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Why Is AIPAC Suddenly So Silent on Iran?

(Reuters) — As the United States and other powers negotiate down to the wire on a nuclear deal with Iran, one voice has been unusually quiet – the main pro-Israel lobby in Washington.

Israel deeply distrusts the attempt to reach a deal at talks in Vienna that would lift harsh international sanctions on Iran in return for limits to its nuclear program, aimed at preventing it from developing an atomic bomb.

But its staunchest U.S. supporters, represented by the powerful American Israel Public Affairs Committee, or AIPAC, lobbying group, have been holding back. They failed earlier this year in a full-scale push for further sanctions that the White House said would have derailed the talks.

With growing signs that Monday’s deadline for an Iran deal may be extended, AIPAC is looking past these talks and weighing how to respond to the outcome amid a changing political environment in Washington.

“There’s nothing to lobby for … until we see what’s addressed in Vienna,” said a source close to AIPAC. “But after that, the question is whether you’ll see an intense push to engage with Congress. It could be the lull before the storm.”

A Republican sweep in this month’s U.S. congressional elections has already spurred new threats from hawkish lawmakers to seek further sanctions against Iran.

AIPAC is likely to find the Republican-led Congress that takes office in January more receptive to tougher measures against Tehran and President Barack Obama less likely to have the votes to sustain a veto against fresh sanctions.

In February, Obama was able to block a campaign backed by AIPAC to get Congress to impose new sanctions, marking the group’s biggest political defeat in years.

ARMY OF AIPAC LOBBYISTS

AIPAC, which has about 100,000 members, is widely credited with helping to ensure that Israel remains a top recipient of U.S. foreign aid and is accustomed to seeing most congressional measures it favors pass almost unopposed.

This summer it helped engineer a $225 million funding increase for Israel’s Iron Dome defense system to protect against Hamas cross-border rocket fire in the Gaza war.

But the group has kept its army of lobbyists largely on the sidelines during the current Iran talks, a dramatic shift from other times, when it blanketed Congress.

At the same time, the government of Israeli Prime Minister Benjamin Netanyahu has toned down once-vociferous criticism of Obama’s handling of Iran diplomacy, though it remains bitterly opposed to any concessions that would not strip Tehran of all uranium enrichment capability.

The low-key approach may reflect a desire to avoid further antagonizing the U.S. government, Israel’s most important ally, at a time of strained relations.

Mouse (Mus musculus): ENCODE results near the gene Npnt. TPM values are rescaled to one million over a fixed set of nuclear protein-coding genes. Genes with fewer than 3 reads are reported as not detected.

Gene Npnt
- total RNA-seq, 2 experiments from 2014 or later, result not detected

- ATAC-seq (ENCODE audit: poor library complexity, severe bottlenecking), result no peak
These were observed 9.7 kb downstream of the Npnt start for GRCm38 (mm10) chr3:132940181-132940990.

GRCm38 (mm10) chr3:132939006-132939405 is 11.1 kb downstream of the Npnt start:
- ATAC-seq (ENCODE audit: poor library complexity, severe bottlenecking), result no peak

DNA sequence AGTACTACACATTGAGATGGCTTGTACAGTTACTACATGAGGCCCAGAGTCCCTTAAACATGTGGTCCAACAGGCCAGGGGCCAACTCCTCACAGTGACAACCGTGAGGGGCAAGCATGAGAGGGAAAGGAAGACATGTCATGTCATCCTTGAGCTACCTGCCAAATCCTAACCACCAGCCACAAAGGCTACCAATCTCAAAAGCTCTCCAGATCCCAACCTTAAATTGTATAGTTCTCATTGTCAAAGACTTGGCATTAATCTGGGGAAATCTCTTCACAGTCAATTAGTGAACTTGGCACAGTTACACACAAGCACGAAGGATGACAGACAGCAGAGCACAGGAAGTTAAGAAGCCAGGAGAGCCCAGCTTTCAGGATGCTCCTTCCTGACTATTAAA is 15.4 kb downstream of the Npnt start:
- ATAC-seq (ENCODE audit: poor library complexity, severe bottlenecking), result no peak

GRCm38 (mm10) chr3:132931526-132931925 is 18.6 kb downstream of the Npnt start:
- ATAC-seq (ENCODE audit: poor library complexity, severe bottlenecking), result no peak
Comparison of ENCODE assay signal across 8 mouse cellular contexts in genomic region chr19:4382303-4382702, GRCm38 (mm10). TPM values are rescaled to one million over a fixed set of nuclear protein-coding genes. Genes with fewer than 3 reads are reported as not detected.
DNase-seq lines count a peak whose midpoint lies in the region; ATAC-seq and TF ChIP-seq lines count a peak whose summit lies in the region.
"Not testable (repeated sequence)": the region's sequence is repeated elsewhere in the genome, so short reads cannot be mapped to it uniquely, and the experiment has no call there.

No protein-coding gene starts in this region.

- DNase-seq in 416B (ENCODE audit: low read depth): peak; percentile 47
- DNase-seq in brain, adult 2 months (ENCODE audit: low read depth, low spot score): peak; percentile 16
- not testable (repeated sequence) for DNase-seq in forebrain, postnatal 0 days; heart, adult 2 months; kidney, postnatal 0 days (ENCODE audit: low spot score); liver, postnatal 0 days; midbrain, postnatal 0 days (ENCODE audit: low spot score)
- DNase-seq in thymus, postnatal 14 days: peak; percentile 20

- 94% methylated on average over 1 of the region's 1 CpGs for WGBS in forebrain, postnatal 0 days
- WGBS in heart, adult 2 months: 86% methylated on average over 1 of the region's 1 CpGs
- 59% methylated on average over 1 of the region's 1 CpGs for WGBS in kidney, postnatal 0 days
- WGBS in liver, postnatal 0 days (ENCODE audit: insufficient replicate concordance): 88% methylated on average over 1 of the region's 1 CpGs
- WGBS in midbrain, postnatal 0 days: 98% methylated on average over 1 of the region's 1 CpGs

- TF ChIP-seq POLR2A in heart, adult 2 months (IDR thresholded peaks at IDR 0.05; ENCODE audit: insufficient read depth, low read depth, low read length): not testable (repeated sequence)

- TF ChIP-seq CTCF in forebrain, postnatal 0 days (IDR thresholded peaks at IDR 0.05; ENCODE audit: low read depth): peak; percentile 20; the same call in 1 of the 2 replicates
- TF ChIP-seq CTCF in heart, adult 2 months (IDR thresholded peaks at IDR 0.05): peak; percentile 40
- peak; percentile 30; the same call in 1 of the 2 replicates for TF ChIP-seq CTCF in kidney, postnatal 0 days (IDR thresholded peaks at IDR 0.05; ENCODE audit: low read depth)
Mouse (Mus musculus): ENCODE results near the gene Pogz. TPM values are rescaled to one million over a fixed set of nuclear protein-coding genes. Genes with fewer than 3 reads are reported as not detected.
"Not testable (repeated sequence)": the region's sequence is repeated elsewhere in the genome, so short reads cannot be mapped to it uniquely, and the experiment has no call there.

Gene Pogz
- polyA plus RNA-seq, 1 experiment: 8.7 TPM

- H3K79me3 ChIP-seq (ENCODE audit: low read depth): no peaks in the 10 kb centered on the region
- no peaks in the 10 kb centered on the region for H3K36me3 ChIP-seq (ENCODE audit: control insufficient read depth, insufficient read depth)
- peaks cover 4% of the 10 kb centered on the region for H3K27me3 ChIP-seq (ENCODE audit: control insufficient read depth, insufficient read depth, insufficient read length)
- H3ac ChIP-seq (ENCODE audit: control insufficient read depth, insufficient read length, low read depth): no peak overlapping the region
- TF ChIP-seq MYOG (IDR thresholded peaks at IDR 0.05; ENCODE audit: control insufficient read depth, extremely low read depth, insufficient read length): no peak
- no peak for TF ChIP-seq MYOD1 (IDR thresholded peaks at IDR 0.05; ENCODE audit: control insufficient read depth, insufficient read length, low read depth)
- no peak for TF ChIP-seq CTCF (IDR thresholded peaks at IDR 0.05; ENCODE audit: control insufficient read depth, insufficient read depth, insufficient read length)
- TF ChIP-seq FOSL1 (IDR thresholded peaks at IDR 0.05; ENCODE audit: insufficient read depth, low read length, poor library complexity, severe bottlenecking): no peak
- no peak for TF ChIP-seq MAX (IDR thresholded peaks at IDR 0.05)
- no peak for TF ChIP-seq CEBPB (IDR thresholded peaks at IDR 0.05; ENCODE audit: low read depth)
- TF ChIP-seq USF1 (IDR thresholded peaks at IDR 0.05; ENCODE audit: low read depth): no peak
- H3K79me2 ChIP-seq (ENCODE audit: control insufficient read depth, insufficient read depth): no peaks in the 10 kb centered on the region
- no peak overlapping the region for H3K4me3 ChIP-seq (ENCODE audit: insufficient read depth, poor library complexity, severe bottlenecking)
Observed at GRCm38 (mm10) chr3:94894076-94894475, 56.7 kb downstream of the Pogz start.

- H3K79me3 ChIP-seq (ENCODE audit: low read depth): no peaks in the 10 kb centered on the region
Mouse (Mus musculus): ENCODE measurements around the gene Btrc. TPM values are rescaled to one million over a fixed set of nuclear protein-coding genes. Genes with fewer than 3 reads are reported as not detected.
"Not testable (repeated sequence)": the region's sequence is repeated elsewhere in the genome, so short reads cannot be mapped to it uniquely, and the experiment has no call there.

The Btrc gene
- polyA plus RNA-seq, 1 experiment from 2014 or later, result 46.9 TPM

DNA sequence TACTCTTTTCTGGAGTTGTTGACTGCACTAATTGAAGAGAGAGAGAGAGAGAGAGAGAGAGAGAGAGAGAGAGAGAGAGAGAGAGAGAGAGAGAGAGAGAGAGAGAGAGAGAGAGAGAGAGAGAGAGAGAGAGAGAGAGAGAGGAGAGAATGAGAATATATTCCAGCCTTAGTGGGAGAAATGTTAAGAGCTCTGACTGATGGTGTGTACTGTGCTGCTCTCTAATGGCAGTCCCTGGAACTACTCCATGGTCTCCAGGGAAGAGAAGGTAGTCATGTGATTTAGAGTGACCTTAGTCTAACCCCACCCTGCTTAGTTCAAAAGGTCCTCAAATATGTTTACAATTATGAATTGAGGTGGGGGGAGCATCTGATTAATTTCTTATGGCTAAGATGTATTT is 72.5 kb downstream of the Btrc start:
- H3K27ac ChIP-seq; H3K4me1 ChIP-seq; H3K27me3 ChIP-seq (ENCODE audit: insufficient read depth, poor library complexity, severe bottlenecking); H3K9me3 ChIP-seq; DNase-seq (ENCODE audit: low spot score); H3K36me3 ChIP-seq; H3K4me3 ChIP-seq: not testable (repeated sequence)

AIPAC is also struggling with internal divisions over what some critics see as a tilt toward the Republican party by the group, which could jeopardize its bipartisan principles.

An AIPAC source dismissed this concern, saying: “Everything we do, we approach in a bipartisan fashion.”

EXTENSION OF NUCLEAR TALKS

If Washington agrees to another extension with Iran, AIPAC and Israel’s friends in Congress will face a decision whether to give diplomacy more time or seek new sanctions. Obama has previously insisted that more sanctions would antagonize Iran and collapse the negotiations.

When the talks were extended in July, AIPAC said the United States should “make clear that Iran can expect no further extension.” But officials close to the talks said a new deadline could be set, perhaps in March.

AIPAC has not said how it would respond, but a pro-Israel source said the group’s earlier concerns, principally that Iran is trying to buy time for its nuclear advances, “would still apply, even more so.”

Even as it has held fire, AIPAC has maintained lines of communication with lawmakers and the administration on the negotiations.

The West and Israel accuse Tehran of seeking to develop a nuclear weapon, which it denies. Israel, which sees development of an Iranian bomb as an existential threat, is believed to be the Middle East’s only nuclear-armed state.

Like AIPAC, Israeli officials have kept a lower-than-usual profile in Washington during the recent talks, possibly seeking to avoid the impression of meddling in U.S. affairs.

“We are not doing any lobbying at this time,” Israeli Strategic Affairs Minister Yuval Steinitz told Reuters in Jerusalem.

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